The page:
Teacher Site Map
Earth Systems Science Core
Science Home Page

In the O-Zone

Okay, take a deep breath, stretch your arms and pay attention. I don't want you to "zone" out  right now... Sorry for the bad joke; but let's talk about ozone.  You have heard of it, but what is it? Is it a good thing or a bad thing? The reality is that it is a little of both, depending on where it is.

Ozone is composed entirely of the element oxygen: three atoms worth. O3 is a highly reactive and unstable form of oxygen that, even at low levels, can be irritating and toxic to organisms. It is formed naturally in the upper atmosphere, but it can also be formed at ground level by a lightning strike.

Ozone is a strong oxidizer (takes away protons) of many organic compounds and is used commercially to bleach oils, waxes, and textiles. It can also be used as a deodorizer, a germicide and to sterilize water and air.

Ozone is good in the stratosphere, about six miles or 10 km above sea level. This area of the atmosphere naturally contains about six parts per million of ozone molecules. The surrounding ozone absorbs a large amount of harmful ultraviolet (UV) light. UV light can damage your skin, and this is why your mother probably smeared sun block all over you when you went swimming as a child.

Ozone near the ground is bad. It is very harmful to lung tissue, and for the reasons listed above is very harmful to plants and buildings. Ozone can accumulate at ground level from the reactions of light and chemicals produced by some industries and from car exhaust. On some days in some cities, the levels can get so high that it is hazardous to even go outside.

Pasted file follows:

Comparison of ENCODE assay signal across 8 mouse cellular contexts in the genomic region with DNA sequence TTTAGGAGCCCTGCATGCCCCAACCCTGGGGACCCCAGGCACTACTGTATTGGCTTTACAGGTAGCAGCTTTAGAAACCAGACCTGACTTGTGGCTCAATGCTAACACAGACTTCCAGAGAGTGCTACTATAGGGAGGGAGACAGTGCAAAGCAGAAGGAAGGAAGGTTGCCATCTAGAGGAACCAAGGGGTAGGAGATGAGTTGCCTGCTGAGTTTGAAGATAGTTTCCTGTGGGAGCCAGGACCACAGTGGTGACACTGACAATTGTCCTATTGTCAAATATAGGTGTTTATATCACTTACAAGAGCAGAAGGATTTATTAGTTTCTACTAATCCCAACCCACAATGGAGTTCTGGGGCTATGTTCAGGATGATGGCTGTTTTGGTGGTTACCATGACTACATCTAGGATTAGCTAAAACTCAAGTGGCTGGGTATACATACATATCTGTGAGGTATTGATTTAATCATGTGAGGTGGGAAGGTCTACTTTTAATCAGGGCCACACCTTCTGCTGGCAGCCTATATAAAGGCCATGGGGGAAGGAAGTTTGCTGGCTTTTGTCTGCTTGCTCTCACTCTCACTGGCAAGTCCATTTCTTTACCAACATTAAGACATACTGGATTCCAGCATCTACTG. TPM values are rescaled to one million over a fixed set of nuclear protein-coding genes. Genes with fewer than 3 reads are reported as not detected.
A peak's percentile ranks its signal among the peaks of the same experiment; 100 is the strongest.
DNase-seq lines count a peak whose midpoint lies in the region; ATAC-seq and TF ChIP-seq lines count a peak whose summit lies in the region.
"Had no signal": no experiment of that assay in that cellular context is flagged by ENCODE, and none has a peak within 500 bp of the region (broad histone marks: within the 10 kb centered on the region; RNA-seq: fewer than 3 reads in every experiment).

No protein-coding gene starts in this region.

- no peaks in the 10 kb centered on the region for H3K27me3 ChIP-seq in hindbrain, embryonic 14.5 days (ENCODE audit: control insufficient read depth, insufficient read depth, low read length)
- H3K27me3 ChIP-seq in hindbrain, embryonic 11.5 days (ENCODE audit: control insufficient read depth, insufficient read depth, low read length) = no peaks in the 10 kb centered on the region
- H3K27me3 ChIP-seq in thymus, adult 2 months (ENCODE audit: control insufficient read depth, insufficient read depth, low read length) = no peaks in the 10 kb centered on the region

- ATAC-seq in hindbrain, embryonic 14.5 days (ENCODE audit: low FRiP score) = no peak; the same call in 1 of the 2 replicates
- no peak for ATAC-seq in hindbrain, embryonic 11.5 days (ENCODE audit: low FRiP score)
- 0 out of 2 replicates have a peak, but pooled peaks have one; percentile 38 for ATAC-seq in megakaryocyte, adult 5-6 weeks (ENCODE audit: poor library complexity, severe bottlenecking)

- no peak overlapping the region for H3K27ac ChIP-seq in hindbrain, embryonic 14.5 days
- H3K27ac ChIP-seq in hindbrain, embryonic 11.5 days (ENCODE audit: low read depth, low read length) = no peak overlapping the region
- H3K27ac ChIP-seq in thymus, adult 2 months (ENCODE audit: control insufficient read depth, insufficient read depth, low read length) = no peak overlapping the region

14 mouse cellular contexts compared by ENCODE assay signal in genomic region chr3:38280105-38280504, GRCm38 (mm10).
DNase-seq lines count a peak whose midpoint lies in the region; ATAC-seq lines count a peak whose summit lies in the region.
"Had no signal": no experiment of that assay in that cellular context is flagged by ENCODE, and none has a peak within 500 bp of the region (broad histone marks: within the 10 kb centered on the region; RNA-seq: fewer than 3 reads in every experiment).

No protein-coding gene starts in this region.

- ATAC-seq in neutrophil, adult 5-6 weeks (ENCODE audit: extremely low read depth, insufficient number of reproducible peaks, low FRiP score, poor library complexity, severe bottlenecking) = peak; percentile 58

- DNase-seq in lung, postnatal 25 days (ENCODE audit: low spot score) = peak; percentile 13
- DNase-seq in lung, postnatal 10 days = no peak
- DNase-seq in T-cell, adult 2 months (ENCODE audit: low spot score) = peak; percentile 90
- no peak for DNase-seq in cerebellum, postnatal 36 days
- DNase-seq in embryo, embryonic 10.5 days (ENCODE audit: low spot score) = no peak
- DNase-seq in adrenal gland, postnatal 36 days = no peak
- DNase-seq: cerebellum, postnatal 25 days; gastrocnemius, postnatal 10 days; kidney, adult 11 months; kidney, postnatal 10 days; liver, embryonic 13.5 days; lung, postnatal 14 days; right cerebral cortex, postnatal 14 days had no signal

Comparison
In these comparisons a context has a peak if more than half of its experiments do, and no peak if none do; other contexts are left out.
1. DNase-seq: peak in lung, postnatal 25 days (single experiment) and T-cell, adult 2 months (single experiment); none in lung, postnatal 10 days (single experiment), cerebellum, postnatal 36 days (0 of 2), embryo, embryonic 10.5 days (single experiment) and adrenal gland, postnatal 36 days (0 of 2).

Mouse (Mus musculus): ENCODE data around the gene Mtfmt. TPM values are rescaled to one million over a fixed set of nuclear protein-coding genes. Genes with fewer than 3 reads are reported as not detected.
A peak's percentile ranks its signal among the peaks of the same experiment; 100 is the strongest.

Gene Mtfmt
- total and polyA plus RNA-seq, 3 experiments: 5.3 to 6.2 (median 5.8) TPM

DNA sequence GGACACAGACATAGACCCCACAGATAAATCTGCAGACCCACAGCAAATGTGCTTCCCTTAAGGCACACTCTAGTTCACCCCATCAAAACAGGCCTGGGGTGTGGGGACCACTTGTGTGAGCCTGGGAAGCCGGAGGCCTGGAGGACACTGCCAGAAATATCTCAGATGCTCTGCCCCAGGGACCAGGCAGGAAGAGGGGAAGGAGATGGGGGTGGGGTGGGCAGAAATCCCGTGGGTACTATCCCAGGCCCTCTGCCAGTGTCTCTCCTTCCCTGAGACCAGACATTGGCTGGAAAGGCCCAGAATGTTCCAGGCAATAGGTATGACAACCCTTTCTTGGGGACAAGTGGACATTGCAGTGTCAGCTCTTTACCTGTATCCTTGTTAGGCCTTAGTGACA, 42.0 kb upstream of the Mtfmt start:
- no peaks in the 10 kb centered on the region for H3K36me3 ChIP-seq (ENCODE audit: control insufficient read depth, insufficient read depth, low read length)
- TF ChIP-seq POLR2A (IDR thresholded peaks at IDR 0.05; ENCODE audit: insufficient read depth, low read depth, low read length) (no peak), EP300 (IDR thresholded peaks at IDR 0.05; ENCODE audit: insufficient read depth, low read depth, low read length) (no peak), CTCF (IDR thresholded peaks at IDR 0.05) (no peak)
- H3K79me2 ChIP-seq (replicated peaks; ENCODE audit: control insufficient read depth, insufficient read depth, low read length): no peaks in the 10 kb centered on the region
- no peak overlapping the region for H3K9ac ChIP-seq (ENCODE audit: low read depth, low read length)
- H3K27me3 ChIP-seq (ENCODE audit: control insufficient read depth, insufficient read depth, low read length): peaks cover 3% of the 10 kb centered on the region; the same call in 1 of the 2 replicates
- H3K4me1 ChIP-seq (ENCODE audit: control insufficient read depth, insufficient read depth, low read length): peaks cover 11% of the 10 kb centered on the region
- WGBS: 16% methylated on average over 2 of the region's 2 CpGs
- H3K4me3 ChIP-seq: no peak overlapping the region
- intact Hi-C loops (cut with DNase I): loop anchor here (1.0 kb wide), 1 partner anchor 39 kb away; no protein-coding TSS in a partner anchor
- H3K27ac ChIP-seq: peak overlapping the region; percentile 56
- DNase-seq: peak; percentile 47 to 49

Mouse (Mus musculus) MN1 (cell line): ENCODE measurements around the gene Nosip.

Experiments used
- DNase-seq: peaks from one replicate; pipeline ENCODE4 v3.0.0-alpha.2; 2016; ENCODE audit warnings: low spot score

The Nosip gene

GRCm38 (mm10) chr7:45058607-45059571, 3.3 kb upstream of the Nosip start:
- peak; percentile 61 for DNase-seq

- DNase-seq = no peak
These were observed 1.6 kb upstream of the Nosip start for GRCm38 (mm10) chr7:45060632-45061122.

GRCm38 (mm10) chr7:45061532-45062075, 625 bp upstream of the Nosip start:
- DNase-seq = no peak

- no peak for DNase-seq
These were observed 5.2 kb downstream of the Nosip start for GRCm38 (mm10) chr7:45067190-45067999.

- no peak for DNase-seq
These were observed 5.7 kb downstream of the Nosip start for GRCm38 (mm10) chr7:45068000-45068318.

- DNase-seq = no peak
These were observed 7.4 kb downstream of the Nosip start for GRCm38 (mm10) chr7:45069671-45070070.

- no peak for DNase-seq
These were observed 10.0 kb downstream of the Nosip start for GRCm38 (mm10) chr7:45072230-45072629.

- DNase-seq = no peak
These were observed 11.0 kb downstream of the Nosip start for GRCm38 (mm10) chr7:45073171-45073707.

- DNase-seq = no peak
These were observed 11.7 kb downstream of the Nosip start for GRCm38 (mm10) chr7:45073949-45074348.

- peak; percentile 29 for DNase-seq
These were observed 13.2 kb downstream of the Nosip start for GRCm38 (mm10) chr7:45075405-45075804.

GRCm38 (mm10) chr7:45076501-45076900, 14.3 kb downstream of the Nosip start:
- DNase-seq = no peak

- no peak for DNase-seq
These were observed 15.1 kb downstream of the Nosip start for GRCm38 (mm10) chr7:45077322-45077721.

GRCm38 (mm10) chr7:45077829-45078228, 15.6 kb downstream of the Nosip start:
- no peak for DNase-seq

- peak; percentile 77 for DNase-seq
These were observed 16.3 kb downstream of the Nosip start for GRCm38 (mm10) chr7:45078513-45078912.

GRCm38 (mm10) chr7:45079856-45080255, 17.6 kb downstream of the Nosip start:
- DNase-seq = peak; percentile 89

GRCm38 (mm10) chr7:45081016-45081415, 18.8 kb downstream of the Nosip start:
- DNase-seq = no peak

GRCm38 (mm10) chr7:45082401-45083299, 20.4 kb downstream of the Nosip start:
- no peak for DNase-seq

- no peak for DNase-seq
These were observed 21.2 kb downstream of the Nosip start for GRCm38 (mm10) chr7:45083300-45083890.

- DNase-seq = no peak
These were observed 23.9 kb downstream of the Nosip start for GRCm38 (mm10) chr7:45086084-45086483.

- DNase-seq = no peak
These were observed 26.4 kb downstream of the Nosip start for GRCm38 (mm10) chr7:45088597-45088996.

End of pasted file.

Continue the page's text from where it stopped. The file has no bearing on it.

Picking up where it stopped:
Ask your teacher about the activity "Ground Level Ozone Testing" in the NSTA publication The Science Teacher, December 1995. If they do not have a copy of the publication, they may write to the authors at The Nation Center of Atmospheric Research, NCAR, P.O. Box 3000, Boulder, Colorado 80307-3000, Attention: Carol McLaren

Review science lab safety rules here.

Get the plug-ins: Get Adobe Acrobat Reader and Get Quicktime Player. (The QuickTime plug-in is needed to play sounds and movies correctly.)

Want to share photos of you or your friends doing this activity? Send it in an e-mail with the following information:

  1. The title of the activity
  2. The URL (Internet address)
  3. Your name.

Remember that no pictures can be used that show student faces or student names on it. 

Teachers should view the Teacher Site Map to relate Sci-ber text and the USOE Earth Systems Science core.


Updated October 24, 2008 by: Glen Westbroek

Science Home Page | Curriculum Home Page | Earth Systems Science Core | USOE Home Page

Copyright Utah State Office of Education.